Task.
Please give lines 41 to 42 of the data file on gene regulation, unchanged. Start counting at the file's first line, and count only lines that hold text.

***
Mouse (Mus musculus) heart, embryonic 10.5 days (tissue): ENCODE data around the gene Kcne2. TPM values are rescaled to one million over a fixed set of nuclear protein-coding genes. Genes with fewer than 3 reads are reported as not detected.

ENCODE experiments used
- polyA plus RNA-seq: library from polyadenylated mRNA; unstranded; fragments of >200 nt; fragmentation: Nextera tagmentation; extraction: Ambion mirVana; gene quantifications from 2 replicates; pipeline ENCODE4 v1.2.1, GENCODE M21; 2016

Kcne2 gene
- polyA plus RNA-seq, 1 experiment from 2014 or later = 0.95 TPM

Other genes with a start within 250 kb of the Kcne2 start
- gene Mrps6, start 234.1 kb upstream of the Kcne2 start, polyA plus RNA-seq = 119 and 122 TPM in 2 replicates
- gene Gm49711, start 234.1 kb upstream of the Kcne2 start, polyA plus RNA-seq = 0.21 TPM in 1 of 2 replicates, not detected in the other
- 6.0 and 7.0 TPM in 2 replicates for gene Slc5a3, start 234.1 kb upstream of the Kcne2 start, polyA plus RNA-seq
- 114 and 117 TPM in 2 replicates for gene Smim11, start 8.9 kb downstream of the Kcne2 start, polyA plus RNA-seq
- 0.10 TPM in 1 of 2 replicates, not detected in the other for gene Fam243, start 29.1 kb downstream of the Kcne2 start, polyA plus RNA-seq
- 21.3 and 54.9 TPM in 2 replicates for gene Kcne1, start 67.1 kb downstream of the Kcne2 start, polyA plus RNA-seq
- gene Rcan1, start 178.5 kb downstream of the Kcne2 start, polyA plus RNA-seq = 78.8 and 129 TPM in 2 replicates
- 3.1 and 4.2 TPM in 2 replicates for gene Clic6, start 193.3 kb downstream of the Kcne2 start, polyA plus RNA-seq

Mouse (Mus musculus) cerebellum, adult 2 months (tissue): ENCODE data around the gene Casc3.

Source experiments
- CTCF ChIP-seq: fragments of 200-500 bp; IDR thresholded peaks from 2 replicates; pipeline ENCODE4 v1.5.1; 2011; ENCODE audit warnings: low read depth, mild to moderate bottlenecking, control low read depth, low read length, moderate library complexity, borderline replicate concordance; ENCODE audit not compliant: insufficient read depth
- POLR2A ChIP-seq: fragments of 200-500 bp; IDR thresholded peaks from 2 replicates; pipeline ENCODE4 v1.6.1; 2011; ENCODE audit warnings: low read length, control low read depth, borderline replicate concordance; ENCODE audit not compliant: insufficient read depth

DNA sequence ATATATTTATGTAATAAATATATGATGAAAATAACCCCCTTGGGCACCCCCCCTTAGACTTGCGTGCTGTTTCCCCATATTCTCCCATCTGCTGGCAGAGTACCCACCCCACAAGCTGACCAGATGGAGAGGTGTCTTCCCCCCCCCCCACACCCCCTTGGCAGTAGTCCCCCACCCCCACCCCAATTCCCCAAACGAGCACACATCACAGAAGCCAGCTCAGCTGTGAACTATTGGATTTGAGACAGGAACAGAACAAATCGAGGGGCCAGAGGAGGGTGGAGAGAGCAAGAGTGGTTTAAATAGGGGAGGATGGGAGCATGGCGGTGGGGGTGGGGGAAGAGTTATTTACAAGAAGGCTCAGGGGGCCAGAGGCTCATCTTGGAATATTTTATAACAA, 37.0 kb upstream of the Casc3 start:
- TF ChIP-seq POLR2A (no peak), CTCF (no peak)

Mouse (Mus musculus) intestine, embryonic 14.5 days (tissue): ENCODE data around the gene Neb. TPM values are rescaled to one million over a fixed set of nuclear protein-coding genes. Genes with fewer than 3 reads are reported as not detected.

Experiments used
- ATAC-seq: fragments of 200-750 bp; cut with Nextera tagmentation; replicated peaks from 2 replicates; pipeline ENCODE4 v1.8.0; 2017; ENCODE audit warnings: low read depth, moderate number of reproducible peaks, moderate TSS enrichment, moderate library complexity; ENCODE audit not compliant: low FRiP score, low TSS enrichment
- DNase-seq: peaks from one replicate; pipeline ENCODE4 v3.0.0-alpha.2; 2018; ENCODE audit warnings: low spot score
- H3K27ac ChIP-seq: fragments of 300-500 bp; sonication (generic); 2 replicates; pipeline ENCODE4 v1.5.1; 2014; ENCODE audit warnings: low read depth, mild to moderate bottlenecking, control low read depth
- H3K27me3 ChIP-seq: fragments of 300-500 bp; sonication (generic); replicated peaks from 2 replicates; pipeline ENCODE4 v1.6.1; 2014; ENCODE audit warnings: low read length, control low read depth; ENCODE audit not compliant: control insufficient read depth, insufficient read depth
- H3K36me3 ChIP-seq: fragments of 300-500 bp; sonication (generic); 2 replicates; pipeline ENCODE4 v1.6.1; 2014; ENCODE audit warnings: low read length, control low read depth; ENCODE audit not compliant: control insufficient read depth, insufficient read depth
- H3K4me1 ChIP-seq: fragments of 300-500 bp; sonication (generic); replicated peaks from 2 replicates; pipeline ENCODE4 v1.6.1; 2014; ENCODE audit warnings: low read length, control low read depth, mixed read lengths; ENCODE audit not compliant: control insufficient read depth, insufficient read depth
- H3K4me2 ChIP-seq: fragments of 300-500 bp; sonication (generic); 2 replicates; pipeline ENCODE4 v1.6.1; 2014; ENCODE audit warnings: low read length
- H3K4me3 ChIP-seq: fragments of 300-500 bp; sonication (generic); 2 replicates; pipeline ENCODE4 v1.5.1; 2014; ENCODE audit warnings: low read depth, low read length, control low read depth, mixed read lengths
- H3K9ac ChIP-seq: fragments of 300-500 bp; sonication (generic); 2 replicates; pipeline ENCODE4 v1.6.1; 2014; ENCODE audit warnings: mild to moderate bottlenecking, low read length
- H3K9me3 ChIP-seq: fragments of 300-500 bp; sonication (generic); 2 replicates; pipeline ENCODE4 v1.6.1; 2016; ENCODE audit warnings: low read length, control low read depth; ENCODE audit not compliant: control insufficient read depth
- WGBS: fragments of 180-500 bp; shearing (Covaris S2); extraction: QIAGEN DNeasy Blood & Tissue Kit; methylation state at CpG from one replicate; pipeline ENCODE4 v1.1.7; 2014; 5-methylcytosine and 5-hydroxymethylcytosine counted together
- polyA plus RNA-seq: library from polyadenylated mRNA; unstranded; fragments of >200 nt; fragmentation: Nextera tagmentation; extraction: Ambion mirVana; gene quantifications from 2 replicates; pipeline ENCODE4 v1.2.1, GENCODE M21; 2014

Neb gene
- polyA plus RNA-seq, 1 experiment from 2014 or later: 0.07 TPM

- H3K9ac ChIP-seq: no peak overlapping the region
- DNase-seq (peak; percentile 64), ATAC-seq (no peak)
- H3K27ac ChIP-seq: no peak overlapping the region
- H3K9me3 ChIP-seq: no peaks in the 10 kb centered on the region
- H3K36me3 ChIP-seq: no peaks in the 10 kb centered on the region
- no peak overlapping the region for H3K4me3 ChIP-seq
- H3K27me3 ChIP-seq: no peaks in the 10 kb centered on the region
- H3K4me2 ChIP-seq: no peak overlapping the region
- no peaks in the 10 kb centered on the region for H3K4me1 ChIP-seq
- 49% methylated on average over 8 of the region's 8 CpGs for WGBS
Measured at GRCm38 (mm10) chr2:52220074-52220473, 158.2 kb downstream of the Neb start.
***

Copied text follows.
- H3K36me3 ChIP-seq: no peaks in the 10 kb centered on the region
- no peak overlapping the region for H3K4me3 ChIP-seq